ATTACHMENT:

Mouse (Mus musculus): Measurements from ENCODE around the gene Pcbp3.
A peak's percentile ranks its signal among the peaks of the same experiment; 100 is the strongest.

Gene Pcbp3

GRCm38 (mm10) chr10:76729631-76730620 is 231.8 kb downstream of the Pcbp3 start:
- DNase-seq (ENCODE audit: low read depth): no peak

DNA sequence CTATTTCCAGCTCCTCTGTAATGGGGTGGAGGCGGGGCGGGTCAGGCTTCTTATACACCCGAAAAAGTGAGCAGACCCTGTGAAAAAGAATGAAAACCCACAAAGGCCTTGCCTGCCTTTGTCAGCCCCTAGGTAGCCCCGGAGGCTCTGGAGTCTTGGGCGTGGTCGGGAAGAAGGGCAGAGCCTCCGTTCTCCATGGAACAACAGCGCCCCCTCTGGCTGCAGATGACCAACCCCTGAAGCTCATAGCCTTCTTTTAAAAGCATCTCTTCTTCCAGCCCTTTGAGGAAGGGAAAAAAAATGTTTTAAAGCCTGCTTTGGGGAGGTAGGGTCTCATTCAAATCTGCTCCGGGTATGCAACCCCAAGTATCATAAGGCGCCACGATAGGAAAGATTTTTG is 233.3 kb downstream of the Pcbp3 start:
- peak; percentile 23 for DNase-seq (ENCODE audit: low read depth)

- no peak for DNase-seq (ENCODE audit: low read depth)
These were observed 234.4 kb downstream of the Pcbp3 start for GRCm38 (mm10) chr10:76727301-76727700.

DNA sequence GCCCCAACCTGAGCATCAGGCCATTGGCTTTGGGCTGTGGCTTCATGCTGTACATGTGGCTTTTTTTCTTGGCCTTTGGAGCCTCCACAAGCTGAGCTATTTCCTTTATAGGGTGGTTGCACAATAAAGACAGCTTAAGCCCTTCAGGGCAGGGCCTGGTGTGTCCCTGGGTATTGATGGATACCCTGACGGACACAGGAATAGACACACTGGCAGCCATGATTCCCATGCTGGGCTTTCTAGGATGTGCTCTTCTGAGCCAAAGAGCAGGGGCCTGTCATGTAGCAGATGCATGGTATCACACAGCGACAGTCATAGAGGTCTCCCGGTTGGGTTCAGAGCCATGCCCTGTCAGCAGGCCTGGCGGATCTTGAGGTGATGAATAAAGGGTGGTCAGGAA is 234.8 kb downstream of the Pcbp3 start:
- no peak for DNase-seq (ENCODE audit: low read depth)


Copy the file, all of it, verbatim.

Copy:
Mouse (Mus musculus): Measurements from ENCODE around the gene Pcbp3.
A peak's percentile ranks its signal among the peaks of the same experiment; 100 is the strongest.

Gene Pcbp3

GRCm38 (mm10) chr10:76729631-76730620 is 231.8 kb downstream of the Pcbp3 start:
- DNase-seq (ENCODE audit: low read depth): no peak

DNA sequence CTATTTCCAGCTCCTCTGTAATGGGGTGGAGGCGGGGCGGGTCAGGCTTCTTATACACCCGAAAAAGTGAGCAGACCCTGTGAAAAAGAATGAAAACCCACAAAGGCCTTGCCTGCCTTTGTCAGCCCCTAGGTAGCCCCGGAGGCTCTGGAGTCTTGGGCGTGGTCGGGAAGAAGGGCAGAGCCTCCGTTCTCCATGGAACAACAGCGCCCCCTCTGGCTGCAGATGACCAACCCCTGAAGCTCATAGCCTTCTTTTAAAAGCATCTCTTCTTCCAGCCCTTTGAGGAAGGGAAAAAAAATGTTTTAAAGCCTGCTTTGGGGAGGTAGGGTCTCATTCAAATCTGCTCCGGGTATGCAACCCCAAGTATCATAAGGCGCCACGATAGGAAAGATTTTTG is 233.3 kb downstream of the Pcbp3 start:
- peak; percentile 23 for DNase-seq (ENCODE audit: low read depth)

- no peak for DNase-seq (ENCODE audit: low read depth)
These were observed 234.4 kb downstream of the Pcbp3 start for GRCm38 (mm10) chr10:76727301-76727700.

DNA sequence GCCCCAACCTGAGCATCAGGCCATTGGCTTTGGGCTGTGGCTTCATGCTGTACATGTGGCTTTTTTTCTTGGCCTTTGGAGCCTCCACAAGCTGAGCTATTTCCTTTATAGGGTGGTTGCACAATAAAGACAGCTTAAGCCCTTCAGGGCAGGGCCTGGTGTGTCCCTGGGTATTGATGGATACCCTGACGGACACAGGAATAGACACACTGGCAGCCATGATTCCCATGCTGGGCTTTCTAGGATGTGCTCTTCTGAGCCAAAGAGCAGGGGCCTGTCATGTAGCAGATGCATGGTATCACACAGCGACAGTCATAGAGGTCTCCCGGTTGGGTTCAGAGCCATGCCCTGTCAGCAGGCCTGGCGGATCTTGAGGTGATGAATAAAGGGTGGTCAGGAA is 234.8 kb downstream of the Pcbp3 start:
- no peak for DNase-seq (ENCODE audit: low read depth)